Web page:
Some of the most exciting and personal academic work at Moses Brown has emerged from the faculty cohort plan, a professional development and evaluation program. In a year of transformational study, a cohort of veteran teachers sets goals, serves as resources for one another’s evaluations and shares professional development plans at year’s end. At the heart of the program are cohort projects, each teacher’s big idea for personal research to be shared in the classroom. The benefit to students is clear: teachers continuously deepen their expertise, refine their curriculum, and bring the latest research back to the classroom to improve the learning experience.
Resilience is a hot topic in education. At Moses Brown School, teachers and parents recognize that recovery from setbacks is a critical skill for students to master now, before they confront bigger challenges in college and in adult life. STEM and arts curricula embrace an iterative process of attempts, failures and new approaches, scaffolding student perseverance and grit. Even teachers hit bumps in the road: middle school science teacher Tony Pirruccello-McClellan had to chart a new course when his faculty cohort project met an unexpected dead end.
He’d planned to mentor San Miguel School’s new science teacher, a recent college graduate, sharing curricula and trade secrets from his own 29 years of teaching and even bringing their students together for collaborative study. “After some fits and starts, though, it was clear that the new teacher simply couldn’t engage with all I’d planned,” Tony reflected. As a volunteer in an underserved school, he was simply stretched too thin.
Tony grappled with how to redirect his cohort project, and decided to double down on his own curriculum. “I really enjoy the curricular development aspect of teaching,” he says. “Discovering new ways to model, demonstrate or test an idea is one of the best parts of the job. We can find science in anything. We just have to look.” Recent new curricula include the Yellowstone Wolf Project, which connects to students’ study of Never Cry Wolf in English class and feeds into the Yellowstone summer environmental service trip; and the Rube Goldberg Project, where students build outlandish machines to demonstrate laws of physics. “The Rube Goldberg seed was planted in January, and by April the new unit was ready to go,” Tony says. “It took creativity, communication, collaboration and planning – and a leap of faith. As a professional development experience it was invaluable.”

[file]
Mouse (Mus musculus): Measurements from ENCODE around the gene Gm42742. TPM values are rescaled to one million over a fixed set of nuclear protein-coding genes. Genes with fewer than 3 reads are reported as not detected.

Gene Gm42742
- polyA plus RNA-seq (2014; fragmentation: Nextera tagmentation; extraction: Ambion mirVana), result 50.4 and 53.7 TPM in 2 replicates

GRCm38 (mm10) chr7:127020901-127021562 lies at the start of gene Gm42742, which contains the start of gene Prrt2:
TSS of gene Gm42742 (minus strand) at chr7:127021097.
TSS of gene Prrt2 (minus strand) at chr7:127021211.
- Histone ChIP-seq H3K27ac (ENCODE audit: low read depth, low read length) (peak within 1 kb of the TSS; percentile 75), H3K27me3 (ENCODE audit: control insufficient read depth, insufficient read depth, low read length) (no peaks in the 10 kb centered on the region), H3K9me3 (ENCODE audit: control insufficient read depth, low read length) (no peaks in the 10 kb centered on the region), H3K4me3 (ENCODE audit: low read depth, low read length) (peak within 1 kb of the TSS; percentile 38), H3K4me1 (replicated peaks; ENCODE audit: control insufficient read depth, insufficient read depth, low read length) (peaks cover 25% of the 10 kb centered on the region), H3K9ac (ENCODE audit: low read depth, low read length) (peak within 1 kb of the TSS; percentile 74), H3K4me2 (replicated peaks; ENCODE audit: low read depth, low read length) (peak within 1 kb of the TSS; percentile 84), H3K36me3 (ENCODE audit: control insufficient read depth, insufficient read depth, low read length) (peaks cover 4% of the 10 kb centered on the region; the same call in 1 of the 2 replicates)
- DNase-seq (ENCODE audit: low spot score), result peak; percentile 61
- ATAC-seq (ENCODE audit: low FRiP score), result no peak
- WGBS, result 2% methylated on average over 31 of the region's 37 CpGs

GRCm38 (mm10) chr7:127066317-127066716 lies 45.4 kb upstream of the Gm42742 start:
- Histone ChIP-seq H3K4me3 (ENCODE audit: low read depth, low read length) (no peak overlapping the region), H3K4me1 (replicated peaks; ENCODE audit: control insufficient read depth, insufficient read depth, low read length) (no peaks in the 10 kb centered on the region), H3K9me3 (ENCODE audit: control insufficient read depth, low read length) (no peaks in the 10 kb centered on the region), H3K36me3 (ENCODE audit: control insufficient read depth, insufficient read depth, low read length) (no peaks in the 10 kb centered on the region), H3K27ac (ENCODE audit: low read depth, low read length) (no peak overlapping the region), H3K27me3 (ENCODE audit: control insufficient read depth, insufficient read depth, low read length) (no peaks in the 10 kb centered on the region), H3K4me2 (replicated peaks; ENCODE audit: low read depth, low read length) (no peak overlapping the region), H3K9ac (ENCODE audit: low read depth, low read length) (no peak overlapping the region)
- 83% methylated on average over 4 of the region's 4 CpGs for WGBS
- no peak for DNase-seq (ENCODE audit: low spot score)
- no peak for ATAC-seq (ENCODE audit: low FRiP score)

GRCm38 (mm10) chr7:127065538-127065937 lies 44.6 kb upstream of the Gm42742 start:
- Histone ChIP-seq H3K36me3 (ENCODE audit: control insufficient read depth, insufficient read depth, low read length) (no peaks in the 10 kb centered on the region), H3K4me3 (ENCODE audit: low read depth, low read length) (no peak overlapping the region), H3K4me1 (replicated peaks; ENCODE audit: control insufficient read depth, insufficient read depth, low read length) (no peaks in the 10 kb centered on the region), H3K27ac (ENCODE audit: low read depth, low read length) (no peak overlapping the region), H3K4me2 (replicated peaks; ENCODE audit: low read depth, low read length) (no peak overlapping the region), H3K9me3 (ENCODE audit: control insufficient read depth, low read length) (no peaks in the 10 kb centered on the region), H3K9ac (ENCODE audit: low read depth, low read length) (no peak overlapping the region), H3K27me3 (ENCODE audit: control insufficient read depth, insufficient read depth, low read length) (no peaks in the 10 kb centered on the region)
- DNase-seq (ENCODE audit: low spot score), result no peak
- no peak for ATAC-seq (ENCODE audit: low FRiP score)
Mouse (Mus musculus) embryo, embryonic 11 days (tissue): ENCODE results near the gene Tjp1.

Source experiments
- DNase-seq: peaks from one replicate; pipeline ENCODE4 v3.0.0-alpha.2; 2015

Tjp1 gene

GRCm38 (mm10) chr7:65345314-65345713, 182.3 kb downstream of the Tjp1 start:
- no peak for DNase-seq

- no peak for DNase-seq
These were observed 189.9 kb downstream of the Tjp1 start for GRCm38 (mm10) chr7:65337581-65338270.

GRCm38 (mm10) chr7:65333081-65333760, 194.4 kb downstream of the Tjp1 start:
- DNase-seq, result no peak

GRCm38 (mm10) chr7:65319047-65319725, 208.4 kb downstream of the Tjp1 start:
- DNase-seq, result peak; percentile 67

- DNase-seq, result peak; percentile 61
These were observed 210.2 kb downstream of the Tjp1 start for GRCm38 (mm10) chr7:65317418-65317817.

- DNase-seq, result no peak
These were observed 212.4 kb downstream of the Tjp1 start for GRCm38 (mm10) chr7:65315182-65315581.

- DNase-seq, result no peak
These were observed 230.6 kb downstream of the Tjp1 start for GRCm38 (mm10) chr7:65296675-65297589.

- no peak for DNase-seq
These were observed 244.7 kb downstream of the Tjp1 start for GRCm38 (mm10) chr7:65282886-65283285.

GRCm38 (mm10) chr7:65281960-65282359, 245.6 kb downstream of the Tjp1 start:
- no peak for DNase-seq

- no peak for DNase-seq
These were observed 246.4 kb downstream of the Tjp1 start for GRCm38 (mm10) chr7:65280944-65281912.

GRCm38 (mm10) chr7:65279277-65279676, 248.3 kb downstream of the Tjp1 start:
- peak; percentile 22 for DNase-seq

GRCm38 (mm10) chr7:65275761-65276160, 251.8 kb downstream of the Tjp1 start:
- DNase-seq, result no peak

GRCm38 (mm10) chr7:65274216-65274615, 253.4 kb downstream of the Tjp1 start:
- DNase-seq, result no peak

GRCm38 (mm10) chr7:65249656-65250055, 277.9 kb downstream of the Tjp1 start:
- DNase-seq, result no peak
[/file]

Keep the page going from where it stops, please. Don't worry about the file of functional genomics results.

Tony has also pursued curriculum development through conferences and travel. At the National Science Teachers’ Association conference in Chicago, he gathered ideas from workshops on 3D printing and iPad use in classrooms. A highlight was New England Ocean Science Education Collaborative’s Ocean Literacy Summit in Woods Hole in the fall. “It took me back to my college experience, a SEA semester at Woods Hole aboard the Westward,” Tony recalls. He looks forward to NEOSEC’s June conference in Newport. “There may be a way for our middle school to work with the Oliver Hazard Perry, a 200’ tall ship, and later to connect the resources of MB’s new Maritime Education Center with our science curriculum.”
Tony’s faculty cohort project has followed multiple paths, rather than the one he’d planned – with immediate benefits to his middle school colleagues and students. “When I started teaching 29 years ago, I chose the middle grades as a stepping stone to the high school,” he laughs. “After a few years of teaching students grades 5-12, I discovered that I was a middle school teacher. I’m totally comfortable with the notion: whenever I’m with kids of this age, I’m in the right place.”